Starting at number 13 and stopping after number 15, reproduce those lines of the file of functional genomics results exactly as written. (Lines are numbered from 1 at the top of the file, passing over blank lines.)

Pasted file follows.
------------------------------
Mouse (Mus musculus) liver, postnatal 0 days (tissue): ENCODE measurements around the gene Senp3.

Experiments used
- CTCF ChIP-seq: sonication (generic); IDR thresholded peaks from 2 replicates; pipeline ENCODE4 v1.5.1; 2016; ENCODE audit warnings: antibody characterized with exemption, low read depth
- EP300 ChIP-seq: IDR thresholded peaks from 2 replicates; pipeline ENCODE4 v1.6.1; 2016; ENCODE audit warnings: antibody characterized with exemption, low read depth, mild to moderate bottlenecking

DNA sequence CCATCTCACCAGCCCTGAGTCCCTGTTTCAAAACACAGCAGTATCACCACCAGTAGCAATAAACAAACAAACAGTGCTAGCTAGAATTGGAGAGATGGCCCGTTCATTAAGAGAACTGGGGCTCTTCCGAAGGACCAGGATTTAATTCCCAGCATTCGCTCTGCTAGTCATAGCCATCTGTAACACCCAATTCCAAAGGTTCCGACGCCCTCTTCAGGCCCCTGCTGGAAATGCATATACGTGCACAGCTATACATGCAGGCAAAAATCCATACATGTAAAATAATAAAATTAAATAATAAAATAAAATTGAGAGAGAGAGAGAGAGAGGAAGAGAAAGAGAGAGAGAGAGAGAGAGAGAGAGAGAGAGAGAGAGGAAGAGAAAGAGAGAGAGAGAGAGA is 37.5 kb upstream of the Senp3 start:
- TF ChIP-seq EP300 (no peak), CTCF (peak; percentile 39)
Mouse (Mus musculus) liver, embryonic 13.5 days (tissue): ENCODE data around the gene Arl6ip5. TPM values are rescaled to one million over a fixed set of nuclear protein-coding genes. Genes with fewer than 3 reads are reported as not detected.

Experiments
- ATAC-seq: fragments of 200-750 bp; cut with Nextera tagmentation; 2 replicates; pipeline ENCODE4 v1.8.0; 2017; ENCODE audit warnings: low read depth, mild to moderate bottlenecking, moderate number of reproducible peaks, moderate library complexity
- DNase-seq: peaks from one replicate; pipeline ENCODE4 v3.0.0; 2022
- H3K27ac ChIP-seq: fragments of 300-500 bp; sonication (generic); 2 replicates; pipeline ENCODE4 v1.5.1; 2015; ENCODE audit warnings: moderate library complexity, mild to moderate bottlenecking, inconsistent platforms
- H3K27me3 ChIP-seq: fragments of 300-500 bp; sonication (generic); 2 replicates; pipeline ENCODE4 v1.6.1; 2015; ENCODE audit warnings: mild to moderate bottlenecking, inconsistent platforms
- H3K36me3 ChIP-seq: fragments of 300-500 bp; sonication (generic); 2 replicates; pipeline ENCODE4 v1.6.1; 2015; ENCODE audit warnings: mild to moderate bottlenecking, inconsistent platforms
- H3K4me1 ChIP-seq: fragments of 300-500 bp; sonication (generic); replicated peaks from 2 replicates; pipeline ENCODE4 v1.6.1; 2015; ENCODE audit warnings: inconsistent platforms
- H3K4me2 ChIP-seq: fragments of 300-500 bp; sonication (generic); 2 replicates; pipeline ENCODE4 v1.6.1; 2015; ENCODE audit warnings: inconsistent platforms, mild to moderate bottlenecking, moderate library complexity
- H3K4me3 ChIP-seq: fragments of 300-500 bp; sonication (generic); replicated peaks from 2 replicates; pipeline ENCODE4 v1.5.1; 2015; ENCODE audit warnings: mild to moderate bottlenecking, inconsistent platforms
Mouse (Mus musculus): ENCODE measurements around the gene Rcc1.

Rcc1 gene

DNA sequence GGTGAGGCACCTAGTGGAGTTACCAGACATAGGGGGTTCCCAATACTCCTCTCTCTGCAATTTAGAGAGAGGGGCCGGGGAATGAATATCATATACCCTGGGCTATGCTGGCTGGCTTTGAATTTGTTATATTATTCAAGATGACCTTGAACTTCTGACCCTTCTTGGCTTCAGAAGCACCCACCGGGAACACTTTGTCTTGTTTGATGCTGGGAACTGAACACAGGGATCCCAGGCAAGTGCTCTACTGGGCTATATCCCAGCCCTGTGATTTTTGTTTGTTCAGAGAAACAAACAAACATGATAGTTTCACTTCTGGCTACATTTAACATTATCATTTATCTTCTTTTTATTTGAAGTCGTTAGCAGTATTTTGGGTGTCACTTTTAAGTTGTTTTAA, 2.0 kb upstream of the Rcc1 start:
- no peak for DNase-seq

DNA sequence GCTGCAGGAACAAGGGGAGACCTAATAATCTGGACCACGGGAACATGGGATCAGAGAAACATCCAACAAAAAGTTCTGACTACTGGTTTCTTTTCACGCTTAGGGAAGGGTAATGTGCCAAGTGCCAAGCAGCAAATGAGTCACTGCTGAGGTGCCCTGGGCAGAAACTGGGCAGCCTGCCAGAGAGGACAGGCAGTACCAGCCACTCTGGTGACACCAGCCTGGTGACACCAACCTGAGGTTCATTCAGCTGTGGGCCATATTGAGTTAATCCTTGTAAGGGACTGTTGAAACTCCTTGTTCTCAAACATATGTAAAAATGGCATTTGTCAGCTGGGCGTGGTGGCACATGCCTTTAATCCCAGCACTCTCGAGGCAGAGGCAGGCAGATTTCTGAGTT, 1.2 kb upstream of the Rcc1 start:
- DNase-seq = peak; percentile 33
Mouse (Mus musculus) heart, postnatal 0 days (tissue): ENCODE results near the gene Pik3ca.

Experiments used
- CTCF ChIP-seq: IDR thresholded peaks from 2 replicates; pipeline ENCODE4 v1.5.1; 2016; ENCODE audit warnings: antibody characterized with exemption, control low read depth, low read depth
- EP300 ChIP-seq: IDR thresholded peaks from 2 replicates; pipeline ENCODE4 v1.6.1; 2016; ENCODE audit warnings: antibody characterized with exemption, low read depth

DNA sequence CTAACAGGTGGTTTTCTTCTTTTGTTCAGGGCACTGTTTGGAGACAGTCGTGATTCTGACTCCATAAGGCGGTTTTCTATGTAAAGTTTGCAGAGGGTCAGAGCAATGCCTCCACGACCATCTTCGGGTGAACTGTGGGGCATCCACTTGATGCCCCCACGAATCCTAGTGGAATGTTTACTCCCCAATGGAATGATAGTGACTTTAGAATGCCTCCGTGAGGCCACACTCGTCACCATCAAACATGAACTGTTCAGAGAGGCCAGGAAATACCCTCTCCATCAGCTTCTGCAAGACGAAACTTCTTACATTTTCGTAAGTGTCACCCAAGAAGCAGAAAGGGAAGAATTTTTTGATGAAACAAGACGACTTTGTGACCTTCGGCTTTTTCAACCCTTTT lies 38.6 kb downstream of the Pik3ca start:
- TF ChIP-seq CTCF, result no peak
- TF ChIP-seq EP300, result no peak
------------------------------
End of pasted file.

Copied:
- H3K36me3 ChIP-seq: fragments of 300-500 bp; sonication (generic); 2 replicates; pipeline ENCODE4 v1.6.1; 2015; ENCODE audit warnings: mild to moderate bottlenecking, inconsistent platforms
- H3K4me1 ChIP-seq: fragments of 300-500 bp; sonication (generic); replicated peaks from 2 replicates; pipeline ENCODE4 v1.6.1; 2015; ENCODE audit warnings: inconsistent platforms
- H3K4me2 ChIP-seq: fragments of 300-500 bp; sonication (generic); 2 replicates; pipeline ENCODE4 v1.6.1; 2015; ENCODE audit warnings: inconsistent platforms, mild to moderate bottlenecking, moderate library complexity